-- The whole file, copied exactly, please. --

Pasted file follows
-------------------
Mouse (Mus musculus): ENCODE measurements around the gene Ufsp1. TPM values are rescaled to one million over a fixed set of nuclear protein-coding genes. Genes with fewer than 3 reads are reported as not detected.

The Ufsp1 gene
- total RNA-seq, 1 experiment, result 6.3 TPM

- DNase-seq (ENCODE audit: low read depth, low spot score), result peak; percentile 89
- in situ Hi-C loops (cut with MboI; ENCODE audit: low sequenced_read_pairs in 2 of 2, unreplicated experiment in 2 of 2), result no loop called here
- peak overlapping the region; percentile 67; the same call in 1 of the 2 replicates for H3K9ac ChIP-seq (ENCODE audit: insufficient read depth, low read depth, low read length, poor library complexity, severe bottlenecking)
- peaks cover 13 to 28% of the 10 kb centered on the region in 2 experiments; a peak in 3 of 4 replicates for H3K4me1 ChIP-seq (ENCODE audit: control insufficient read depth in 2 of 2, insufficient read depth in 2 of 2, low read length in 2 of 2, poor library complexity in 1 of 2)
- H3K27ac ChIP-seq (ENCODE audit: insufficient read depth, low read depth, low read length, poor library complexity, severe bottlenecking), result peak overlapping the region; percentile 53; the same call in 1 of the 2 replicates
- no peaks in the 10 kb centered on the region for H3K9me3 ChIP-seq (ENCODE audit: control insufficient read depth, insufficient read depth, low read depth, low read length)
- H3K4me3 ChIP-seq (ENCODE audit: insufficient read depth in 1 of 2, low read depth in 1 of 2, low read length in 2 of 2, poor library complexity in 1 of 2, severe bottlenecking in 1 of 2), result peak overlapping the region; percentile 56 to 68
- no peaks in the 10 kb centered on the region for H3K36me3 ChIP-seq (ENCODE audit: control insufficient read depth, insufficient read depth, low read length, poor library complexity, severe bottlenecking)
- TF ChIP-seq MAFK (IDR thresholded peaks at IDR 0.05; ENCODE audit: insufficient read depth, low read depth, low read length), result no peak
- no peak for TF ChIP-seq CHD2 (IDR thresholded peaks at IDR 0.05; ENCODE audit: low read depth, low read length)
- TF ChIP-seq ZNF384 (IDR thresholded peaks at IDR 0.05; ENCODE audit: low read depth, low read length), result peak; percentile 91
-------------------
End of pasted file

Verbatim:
Mouse (Mus musculus): ENCODE measurements around the gene Ufsp1. TPM values are rescaled to one million over a fixed set of nuclear protein-coding genes. Genes with fewer than 3 reads are reported as not detected.

The Ufsp1 gene
- total RNA-seq, 1 experiment, result 6.3 TPM

- DNase-seq (ENCODE audit: low read depth, low spot score), result peak; percentile 89
- in situ Hi-C loops (cut with MboI; ENCODE audit: low sequenced_read_pairs in 2 of 2, unreplicated experiment in 2 of 2), result no loop called here
- peak overlapping the region; percentile 67; the same call in 1 of the 2 replicates for H3K9ac ChIP-seq (ENCODE audit: insufficient read depth, low read depth, low read length, poor library complexity, severe bottlenecking)
- peaks cover 13 to 28% of the 10 kb centered on the region in 2 experiments; a peak in 3 of 4 replicates for H3K4me1 ChIP-seq (ENCODE audit: control insufficient read depth in 2 of 2, insufficient read depth in 2 of 2, low read length in 2 of 2, poor library complexity in 1 of 2)
- H3K27ac ChIP-seq (ENCODE audit: insufficient read depth, low read depth, low read length, poor library complexity, severe bottlenecking), result peak overlapping the region; percentile 53; the same call in 1 of the 2 replicates
- no peaks in the 10 kb centered on the region for H3K9me3 ChIP-seq (ENCODE audit: control insufficient read depth, insufficient read depth, low read depth, low read length)
- H3K4me3 ChIP-seq (ENCODE audit: insufficient read depth in 1 of 2, low read depth in 1 of 2, low read length in 2 of 2, poor library complexity in 1 of 2, severe bottlenecking in 1 of 2), result peak overlapping the region; percentile 56 to 68
- no peaks in the 10 kb centered on the region for H3K36me3 ChIP-seq (ENCODE audit: control insufficient read depth, insufficient read depth, low read length, poor library complexity, severe bottlenecking)
- TF ChIP-seq MAFK (IDR thresholded peaks at IDR 0.05; ENCODE audit: insufficient read depth, low read depth, low read length), result no peak
- no peak for TF ChIP-seq CHD2 (IDR thresholded peaks at IDR 0.05; ENCODE audit: low read depth, low read length)
- TF ChIP-seq ZNF384 (IDR thresholded peaks at IDR 0.05; ENCODE audit: low read depth, low read length), result peak; percentile 91